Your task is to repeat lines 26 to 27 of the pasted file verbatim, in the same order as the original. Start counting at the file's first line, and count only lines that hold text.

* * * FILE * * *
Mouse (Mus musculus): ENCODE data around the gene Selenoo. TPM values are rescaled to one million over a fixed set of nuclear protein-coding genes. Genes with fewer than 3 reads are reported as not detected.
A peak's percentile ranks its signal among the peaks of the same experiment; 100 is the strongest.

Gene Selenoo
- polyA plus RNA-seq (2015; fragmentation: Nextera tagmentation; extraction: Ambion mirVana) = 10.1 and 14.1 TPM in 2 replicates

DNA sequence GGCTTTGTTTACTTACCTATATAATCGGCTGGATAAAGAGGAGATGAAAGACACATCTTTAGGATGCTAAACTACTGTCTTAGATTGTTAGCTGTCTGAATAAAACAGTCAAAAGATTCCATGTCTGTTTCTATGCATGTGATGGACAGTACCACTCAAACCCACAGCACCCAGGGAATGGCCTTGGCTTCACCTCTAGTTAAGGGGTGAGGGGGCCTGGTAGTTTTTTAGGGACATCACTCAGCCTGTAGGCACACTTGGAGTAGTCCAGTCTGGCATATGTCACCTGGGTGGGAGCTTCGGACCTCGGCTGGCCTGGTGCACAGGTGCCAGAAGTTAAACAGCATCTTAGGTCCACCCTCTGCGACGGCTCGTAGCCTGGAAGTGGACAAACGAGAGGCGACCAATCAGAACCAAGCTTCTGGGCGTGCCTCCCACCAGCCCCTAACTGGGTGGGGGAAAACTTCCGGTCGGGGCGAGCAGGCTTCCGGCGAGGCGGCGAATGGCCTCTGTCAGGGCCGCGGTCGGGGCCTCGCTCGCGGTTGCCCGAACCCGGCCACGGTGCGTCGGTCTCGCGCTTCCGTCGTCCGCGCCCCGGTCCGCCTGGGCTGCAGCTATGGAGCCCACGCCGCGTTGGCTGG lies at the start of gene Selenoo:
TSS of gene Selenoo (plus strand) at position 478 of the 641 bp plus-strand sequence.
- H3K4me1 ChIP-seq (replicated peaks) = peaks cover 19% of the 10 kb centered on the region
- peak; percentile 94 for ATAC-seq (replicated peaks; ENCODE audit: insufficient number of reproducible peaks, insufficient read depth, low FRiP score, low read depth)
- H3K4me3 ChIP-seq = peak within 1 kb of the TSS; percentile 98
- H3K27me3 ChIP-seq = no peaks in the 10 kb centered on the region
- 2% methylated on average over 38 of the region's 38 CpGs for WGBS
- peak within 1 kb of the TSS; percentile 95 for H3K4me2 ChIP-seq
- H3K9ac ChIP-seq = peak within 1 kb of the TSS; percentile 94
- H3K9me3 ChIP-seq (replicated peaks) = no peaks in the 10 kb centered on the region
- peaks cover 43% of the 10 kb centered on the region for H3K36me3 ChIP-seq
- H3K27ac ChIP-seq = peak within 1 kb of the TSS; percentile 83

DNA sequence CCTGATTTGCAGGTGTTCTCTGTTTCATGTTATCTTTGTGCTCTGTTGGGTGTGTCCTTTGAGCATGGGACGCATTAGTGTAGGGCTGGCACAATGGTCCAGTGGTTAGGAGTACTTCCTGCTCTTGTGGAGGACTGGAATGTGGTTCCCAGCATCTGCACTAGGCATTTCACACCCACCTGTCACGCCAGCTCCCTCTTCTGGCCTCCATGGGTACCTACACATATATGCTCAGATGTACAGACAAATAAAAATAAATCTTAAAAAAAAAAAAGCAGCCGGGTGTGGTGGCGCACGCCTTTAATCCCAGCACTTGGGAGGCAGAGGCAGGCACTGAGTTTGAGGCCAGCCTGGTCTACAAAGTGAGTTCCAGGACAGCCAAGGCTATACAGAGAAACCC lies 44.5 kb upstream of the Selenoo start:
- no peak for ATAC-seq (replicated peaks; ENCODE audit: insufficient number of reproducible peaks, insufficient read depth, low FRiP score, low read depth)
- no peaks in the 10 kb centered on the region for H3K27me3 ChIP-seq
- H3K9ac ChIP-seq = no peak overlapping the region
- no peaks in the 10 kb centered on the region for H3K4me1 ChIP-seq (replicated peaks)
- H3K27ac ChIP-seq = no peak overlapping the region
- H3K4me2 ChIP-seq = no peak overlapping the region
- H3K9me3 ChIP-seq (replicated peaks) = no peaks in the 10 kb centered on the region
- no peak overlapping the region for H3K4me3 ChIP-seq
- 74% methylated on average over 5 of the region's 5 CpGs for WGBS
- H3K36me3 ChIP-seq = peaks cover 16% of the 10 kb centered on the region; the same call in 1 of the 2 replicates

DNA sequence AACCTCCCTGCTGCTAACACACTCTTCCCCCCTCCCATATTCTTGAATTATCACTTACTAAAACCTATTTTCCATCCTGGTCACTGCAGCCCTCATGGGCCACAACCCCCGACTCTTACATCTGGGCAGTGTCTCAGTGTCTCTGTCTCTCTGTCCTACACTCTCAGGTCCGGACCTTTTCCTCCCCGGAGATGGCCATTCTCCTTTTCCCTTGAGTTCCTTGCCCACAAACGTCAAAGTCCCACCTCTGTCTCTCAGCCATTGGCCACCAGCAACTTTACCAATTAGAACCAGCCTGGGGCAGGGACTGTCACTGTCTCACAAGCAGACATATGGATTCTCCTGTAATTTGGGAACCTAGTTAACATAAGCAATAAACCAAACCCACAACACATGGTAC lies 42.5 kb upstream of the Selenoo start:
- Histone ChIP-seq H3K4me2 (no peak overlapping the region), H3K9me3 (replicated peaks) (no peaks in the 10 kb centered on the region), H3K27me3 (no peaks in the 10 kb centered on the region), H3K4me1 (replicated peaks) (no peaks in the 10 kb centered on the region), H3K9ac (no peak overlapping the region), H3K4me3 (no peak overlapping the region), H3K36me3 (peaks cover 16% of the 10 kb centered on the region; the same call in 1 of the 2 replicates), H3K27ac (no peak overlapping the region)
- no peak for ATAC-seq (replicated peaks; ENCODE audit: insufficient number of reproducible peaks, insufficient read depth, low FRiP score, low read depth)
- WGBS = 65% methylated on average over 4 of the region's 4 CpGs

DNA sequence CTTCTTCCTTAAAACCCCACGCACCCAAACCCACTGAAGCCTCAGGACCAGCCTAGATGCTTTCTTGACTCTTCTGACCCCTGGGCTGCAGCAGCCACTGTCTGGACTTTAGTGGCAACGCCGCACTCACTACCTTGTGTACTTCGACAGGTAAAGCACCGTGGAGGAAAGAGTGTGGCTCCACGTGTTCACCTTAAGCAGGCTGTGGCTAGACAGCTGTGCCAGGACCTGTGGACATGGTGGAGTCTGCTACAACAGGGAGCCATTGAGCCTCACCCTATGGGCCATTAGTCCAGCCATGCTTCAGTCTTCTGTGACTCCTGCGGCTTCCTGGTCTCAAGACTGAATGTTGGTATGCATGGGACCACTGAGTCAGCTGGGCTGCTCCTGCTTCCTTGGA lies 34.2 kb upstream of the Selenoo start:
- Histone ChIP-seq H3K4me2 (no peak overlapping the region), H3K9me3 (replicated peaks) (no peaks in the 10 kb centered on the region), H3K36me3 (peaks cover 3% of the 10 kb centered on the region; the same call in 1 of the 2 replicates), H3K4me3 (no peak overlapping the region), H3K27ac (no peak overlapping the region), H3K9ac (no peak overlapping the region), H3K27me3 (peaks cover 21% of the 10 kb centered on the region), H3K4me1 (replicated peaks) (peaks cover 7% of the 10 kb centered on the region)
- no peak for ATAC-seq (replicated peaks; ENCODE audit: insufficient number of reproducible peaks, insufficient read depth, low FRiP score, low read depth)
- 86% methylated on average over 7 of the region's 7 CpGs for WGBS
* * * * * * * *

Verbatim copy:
- 74% methylated on average over 5 of the region's 5 CpGs for WGBS
- H3K36me3 ChIP-seq = peaks cover 16% of the 10 kb centered on the region; the same call in 1 of the 2 replicates